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Explained: Hacks

Explained: The Ankr and Helio Hacks (November 2022)


Rob Behnke

December 6th, 2022

In November 2022, an attacker drained over $5 million in tokens from the Ankr project via a private key leak, but the damage didn’t stop there.  A follow-on attack against Helio netted an attacker approximately $19 million in stolen tokens.

Inside the Attack

Ankr is a project based on the Binance Smart Chain.  The project was in the midst of an update process in which they were changing the models for their reward-bearing and earning tokens to benefit the community.

During this update process, the private key used to govern contract updates was compromised and used by an attacker.  With this key, the attacker was able to update the contract to a malicious, attacker-controlled version.  This new contract removed access controls for the contract’s mint function, allowing the attacker to mint 60 trillion aBNBc tokens, worth over $5 million in total.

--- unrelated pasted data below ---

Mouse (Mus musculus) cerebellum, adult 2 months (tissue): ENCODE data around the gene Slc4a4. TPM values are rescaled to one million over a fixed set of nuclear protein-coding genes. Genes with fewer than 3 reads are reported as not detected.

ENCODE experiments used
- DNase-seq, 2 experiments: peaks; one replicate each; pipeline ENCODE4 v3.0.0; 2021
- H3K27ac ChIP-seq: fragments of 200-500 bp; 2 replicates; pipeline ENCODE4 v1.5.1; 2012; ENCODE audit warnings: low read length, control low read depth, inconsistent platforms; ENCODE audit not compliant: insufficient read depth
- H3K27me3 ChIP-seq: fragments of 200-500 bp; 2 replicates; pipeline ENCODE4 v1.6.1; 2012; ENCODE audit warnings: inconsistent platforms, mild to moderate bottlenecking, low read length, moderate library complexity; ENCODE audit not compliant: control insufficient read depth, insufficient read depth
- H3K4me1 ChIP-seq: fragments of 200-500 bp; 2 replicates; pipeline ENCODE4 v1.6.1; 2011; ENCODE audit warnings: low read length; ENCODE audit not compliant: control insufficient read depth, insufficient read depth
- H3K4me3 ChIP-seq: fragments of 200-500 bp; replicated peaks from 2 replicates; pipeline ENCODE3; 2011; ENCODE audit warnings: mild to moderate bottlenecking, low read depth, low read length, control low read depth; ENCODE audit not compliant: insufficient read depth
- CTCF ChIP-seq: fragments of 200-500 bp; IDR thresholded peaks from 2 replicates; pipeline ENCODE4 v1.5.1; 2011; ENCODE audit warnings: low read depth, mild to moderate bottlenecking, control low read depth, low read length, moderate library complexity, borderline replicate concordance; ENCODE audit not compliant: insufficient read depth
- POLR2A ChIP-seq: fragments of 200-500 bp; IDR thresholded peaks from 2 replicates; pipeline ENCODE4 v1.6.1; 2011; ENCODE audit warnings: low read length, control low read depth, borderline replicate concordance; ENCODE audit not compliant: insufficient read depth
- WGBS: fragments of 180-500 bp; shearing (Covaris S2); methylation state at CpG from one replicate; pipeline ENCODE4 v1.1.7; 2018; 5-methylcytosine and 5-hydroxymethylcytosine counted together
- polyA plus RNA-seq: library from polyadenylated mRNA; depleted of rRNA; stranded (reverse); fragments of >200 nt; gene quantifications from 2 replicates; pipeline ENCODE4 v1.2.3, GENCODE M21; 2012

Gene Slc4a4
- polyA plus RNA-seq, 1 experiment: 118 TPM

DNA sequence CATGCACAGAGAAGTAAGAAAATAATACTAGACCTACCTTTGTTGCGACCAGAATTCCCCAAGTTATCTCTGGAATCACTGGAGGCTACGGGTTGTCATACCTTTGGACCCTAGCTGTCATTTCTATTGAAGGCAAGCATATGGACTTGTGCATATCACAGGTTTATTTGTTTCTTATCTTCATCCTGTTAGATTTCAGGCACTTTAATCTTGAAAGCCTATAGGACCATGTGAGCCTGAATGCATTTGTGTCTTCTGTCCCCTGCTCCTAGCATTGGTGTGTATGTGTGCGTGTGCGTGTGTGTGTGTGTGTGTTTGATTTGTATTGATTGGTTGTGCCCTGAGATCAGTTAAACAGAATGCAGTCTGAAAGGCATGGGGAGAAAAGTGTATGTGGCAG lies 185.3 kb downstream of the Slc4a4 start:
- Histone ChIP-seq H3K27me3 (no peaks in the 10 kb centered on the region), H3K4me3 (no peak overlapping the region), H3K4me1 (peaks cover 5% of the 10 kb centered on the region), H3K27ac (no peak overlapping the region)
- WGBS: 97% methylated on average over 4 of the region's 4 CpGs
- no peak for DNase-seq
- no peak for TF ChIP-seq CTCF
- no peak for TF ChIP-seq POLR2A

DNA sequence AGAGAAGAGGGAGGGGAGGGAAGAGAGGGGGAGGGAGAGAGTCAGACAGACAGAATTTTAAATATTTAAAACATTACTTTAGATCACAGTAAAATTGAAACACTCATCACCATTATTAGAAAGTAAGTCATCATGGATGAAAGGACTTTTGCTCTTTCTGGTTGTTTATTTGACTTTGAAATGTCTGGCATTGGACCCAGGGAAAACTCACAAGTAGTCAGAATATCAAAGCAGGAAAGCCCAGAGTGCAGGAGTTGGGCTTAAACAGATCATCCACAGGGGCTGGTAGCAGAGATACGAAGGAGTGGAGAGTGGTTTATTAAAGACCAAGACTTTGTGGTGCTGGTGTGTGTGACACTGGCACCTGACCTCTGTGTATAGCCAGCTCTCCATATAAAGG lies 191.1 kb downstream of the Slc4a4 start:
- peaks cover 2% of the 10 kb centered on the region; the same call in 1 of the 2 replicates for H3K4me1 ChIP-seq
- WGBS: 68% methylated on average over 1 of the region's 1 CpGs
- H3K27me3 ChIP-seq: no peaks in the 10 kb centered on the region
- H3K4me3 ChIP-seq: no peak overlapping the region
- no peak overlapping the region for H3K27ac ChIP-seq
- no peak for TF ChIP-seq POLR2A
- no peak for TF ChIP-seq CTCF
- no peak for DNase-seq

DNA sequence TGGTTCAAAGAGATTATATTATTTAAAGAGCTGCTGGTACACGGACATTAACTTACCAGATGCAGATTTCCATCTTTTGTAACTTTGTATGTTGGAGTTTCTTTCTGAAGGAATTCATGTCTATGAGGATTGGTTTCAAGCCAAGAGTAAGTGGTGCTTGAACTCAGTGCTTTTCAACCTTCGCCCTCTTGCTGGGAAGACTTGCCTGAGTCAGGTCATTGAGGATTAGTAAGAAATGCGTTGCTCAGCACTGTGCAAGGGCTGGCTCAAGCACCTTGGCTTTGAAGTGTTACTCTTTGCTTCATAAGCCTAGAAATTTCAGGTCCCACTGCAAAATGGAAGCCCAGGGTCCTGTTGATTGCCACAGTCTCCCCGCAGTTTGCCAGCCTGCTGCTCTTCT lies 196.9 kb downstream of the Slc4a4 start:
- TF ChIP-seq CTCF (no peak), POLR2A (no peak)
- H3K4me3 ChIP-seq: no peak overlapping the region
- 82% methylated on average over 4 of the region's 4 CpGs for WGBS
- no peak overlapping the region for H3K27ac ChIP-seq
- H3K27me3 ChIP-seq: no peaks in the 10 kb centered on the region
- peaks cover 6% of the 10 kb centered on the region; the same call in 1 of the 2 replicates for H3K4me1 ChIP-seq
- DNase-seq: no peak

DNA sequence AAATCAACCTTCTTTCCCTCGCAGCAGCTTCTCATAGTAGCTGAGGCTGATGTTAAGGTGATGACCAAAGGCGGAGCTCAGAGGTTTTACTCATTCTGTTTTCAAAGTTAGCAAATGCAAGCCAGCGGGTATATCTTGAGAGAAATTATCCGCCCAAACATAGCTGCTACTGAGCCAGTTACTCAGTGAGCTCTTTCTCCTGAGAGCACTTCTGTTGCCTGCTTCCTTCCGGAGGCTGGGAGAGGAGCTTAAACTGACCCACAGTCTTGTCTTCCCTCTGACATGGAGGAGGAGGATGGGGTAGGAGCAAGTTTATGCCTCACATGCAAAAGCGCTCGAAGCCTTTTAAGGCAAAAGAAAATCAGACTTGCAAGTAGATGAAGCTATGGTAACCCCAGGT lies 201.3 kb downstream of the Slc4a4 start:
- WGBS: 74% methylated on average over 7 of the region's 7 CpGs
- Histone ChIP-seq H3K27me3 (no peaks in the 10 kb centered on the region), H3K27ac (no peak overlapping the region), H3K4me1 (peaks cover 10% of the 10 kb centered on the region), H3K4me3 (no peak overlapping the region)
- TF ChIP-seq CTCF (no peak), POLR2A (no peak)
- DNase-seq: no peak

Exploits of the Ankr vulnerability caused a 99% crash in the value of aBNBc tokens.  However, Helio, a staking platform, was using delayed oracle data that did not reflect the crash.

An attacker exploited this out-of-date data by using the Ankr vulnerability to mint 183,000 aBNBc tokens and deposit them into Helio.  They then took out a loan of $16 million worth of HAY stablecoin.  These tokens were then swapped for 15 million BUSD.

Lessons Learned From the Attack

The original Ankr exploit was made possible by a compromised private key.  Since the Ankr update process was managed by a single key, an attacker with access to that key had the ability to deploy a malicious contract.  The use of multi-signature wallets would have made this more difficult to accomplish.

The Helio exploit was enabled by out-of-date oracle data.  If the Helio oracle data reflected the aBNBc price crash, then the attacker would not have been able to drain value from the protocol via a loan.

Protecting against smart contract exploits requires designing smart contract code and management processes to make these types of attacks difficult.  To learn more, reach out to our Web3 security experts at halborn@protonmail.com.